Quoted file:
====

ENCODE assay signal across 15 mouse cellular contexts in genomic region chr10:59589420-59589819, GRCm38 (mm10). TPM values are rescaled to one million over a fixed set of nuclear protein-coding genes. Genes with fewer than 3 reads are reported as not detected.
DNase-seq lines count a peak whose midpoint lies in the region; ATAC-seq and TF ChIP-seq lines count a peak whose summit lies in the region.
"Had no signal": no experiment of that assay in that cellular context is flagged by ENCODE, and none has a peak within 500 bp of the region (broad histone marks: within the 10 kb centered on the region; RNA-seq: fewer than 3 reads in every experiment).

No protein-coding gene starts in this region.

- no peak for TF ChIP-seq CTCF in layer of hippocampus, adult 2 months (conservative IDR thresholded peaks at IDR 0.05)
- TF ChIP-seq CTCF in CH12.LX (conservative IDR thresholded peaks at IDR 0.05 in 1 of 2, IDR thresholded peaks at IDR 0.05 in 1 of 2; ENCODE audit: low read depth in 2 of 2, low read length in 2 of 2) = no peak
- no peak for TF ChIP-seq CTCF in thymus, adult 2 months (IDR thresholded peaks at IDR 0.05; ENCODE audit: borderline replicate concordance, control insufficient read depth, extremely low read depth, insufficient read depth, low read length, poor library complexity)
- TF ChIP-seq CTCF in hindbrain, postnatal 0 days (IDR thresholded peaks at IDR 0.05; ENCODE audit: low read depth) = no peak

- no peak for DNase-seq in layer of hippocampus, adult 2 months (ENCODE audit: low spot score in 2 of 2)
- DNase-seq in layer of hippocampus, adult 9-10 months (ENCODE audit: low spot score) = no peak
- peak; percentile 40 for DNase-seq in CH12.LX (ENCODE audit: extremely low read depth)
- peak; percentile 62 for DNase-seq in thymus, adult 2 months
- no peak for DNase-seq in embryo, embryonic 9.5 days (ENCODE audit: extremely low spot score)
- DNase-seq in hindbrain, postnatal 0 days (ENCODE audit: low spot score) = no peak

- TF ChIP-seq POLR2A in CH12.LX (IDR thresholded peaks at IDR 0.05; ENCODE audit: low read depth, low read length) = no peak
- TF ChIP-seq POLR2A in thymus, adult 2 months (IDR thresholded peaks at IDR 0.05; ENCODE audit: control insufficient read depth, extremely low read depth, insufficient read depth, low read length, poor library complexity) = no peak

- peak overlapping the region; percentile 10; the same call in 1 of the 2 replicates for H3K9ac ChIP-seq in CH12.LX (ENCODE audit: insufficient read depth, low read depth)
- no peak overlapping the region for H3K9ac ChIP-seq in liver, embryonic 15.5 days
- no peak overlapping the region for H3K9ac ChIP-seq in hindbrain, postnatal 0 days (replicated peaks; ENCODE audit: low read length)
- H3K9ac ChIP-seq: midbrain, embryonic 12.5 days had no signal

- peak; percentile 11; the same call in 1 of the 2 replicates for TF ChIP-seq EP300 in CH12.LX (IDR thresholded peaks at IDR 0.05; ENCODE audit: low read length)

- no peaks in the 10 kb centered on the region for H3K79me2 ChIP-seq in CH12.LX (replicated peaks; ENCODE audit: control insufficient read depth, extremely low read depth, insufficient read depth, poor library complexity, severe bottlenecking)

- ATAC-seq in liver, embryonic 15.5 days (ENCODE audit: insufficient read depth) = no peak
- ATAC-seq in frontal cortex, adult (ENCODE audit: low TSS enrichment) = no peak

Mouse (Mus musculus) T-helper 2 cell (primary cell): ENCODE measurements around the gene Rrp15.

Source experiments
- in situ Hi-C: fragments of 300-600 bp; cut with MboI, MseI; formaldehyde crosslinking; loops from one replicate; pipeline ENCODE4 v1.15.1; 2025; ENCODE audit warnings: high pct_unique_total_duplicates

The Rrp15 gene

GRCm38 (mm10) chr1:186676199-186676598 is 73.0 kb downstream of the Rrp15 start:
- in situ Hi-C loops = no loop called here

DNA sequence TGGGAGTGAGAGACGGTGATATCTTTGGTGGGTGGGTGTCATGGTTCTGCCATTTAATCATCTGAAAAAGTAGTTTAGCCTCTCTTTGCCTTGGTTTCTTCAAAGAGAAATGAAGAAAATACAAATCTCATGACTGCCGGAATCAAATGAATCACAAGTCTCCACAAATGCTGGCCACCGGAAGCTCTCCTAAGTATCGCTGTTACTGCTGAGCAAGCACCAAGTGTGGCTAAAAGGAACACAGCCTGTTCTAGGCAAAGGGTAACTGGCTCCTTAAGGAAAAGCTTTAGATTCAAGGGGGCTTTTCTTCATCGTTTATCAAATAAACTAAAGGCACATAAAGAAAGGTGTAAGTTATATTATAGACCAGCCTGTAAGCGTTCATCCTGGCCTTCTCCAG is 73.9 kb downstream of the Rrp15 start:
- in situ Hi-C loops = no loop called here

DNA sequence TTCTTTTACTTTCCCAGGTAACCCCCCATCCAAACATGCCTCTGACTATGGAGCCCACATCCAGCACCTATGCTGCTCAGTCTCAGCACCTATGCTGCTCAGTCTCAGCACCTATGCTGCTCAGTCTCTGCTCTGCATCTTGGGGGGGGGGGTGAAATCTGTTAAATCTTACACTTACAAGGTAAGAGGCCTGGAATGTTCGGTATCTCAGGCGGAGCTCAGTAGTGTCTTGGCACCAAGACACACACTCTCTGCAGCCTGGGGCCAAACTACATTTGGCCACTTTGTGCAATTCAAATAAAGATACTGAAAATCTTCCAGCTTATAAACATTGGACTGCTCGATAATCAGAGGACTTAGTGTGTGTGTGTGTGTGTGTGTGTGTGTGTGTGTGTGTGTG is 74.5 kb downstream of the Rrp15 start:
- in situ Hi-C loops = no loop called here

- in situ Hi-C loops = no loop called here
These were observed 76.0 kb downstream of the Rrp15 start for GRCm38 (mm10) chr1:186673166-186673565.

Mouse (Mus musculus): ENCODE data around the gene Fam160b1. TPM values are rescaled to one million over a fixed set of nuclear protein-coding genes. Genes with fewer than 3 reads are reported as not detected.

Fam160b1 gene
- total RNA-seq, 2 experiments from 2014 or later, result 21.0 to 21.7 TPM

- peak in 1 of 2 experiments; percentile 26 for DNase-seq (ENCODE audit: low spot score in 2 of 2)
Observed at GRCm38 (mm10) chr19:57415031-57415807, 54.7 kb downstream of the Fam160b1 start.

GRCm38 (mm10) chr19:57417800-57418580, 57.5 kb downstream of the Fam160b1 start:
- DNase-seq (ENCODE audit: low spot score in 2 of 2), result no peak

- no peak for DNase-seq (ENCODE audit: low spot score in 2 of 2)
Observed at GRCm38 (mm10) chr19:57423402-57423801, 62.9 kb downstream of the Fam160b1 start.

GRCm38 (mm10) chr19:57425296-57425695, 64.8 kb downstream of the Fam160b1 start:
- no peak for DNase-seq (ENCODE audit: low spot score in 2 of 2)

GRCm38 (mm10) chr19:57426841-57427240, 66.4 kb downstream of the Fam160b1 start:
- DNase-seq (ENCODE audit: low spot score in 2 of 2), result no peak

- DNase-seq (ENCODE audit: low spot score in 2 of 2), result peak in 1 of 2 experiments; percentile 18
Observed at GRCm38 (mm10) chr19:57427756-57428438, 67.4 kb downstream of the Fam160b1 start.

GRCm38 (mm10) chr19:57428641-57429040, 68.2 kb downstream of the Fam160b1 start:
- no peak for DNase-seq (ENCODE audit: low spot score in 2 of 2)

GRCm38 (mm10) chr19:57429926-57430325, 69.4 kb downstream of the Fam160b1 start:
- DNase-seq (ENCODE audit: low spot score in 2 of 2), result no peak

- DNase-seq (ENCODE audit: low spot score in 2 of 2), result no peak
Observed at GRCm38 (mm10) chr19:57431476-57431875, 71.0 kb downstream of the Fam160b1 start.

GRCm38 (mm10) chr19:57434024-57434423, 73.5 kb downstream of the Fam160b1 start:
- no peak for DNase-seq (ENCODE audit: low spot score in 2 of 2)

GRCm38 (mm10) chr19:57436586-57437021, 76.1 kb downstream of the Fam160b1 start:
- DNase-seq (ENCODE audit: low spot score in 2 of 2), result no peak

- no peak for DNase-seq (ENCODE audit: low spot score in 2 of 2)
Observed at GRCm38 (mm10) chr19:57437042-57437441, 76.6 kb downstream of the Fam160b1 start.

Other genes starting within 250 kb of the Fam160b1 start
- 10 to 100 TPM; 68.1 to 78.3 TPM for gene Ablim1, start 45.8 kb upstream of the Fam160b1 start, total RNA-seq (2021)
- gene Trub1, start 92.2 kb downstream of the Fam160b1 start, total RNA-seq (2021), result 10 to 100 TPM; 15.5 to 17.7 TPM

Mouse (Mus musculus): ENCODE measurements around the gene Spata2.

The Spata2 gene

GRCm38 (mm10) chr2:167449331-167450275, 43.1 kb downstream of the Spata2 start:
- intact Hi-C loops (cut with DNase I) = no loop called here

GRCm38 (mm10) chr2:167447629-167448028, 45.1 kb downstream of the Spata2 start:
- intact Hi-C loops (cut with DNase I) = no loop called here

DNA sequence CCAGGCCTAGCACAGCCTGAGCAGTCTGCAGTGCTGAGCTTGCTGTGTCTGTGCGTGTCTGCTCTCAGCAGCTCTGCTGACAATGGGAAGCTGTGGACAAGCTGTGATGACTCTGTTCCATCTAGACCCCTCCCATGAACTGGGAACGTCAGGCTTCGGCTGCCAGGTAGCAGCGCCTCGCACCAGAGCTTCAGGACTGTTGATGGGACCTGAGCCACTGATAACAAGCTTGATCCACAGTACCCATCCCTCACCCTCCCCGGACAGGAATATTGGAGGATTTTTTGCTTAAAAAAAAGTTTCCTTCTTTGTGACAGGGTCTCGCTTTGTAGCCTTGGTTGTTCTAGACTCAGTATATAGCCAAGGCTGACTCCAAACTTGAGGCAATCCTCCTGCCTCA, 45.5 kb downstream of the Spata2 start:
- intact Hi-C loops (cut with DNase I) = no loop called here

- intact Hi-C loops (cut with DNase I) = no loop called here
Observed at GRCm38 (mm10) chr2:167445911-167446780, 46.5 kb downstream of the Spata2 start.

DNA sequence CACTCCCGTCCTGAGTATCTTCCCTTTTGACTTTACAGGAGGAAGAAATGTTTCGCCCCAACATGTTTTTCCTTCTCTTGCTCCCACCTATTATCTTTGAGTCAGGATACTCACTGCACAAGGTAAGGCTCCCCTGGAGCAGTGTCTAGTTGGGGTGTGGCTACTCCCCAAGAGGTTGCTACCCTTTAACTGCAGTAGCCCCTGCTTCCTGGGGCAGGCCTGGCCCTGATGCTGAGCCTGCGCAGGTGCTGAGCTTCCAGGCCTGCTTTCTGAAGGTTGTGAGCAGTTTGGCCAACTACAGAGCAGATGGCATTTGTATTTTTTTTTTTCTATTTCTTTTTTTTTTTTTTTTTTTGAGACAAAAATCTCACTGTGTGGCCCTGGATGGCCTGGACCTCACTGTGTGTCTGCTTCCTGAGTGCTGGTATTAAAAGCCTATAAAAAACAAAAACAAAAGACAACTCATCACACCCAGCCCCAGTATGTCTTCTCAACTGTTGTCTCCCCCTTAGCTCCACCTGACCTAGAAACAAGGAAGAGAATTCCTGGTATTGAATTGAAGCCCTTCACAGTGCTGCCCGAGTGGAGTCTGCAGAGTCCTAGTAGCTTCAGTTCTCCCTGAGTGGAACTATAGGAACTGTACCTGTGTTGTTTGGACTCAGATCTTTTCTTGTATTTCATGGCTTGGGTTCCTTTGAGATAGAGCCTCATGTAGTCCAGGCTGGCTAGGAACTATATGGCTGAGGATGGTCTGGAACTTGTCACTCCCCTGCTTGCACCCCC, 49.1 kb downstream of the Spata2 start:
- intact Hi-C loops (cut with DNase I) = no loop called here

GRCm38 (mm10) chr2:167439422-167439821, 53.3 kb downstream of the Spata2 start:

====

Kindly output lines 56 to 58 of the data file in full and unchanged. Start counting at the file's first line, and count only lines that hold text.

- DNase-seq (ENCODE audit: low spot score in 2 of 2), result no peak
Observed at GRCm38 (mm10) chr19:57431476-57431875, 71.0 kb downstream of the Fam160b1 start.

GRCm38 (mm10) chr19:57434024-57434423, 73.5 kb downstream of the Fam160b1 start: